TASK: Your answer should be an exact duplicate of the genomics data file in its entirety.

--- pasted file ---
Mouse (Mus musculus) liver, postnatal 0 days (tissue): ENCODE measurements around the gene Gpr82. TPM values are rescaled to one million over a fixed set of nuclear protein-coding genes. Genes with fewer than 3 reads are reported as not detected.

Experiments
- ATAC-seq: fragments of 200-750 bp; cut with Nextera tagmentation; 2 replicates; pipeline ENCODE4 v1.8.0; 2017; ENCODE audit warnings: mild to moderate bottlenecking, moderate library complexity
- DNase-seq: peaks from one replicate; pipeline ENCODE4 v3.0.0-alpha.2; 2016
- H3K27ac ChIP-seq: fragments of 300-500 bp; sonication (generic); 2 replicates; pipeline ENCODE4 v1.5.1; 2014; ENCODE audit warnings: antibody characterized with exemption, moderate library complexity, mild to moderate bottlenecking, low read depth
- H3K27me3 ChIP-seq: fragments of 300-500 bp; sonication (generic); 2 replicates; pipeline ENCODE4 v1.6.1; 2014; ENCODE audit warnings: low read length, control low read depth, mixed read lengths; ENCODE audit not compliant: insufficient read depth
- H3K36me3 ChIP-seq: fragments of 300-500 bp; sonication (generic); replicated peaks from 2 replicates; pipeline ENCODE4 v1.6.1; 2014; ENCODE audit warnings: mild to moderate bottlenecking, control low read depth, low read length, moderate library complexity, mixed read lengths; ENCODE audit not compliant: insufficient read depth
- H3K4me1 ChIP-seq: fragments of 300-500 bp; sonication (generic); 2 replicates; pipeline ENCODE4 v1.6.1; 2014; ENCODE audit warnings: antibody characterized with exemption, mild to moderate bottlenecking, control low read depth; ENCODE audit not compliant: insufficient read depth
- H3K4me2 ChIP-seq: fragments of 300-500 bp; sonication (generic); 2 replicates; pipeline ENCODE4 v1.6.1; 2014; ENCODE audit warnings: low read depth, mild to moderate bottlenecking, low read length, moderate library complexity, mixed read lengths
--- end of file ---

Mouse (Mus musculus) liver, postnatal 0 days (tissue): ENCODE measurements around the gene Gpr82. TPM values are rescaled to one million over a fixed set of nuclear protein-coding genes. Genes with fewer than 3 reads are reported as not detected.

Experiments
- ATAC-seq: fragments of 200-750 bp; cut with Nextera tagmentation; 2 replicates; pipeline ENCODE4 v1.8.0; 2017; ENCODE audit warnings: mild to moderate bottlenecking, moderate library complexity
- DNase-seq: peaks from one replicate; pipeline ENCODE4 v3.0.0-alpha.2; 2016
- H3K27ac ChIP-seq: fragments of 300-500 bp; sonication (generic); 2 replicates; pipeline ENCODE4 v1.5.1; 2014; ENCODE audit warnings: antibody characterized with exemption, moderate library complexity, mild to moderate bottlenecking, low read depth
- H3K27me3 ChIP-seq: fragments of 300-500 bp; sonication (generic); 2 replicates; pipeline ENCODE4 v1.6.1; 2014; ENCODE audit warnings: low read length, control low read depth, mixed read lengths; ENCODE audit not compliant: insufficient read depth
- H3K36me3 ChIP-seq: fragments of 300-500 bp; sonication (generic); replicated peaks from 2 replicates; pipeline ENCODE4 v1.6.1; 2014; ENCODE audit warnings: mild to moderate bottlenecking, control low read depth, low read length, moderate library complexity, mixed read lengths; ENCODE audit not compliant: insufficient read depth
- H3K4me1 ChIP-seq: fragments of 300-500 bp; sonication (generic); 2 replicates; pipeline ENCODE4 v1.6.1; 2014; ENCODE audit warnings: antibody characterized with exemption, mild to moderate bottlenecking, control low read depth; ENCODE audit not compliant: insufficient read depth
- H3K4me2 ChIP-seq: fragments of 300-500 bp; sonication (generic); 2 replicates; pipeline ENCODE4 v1.6.1; 2014; ENCODE audit warnings: low read depth, mild to moderate bottlenecking, low read length, moderate library complexity, mixed read lengths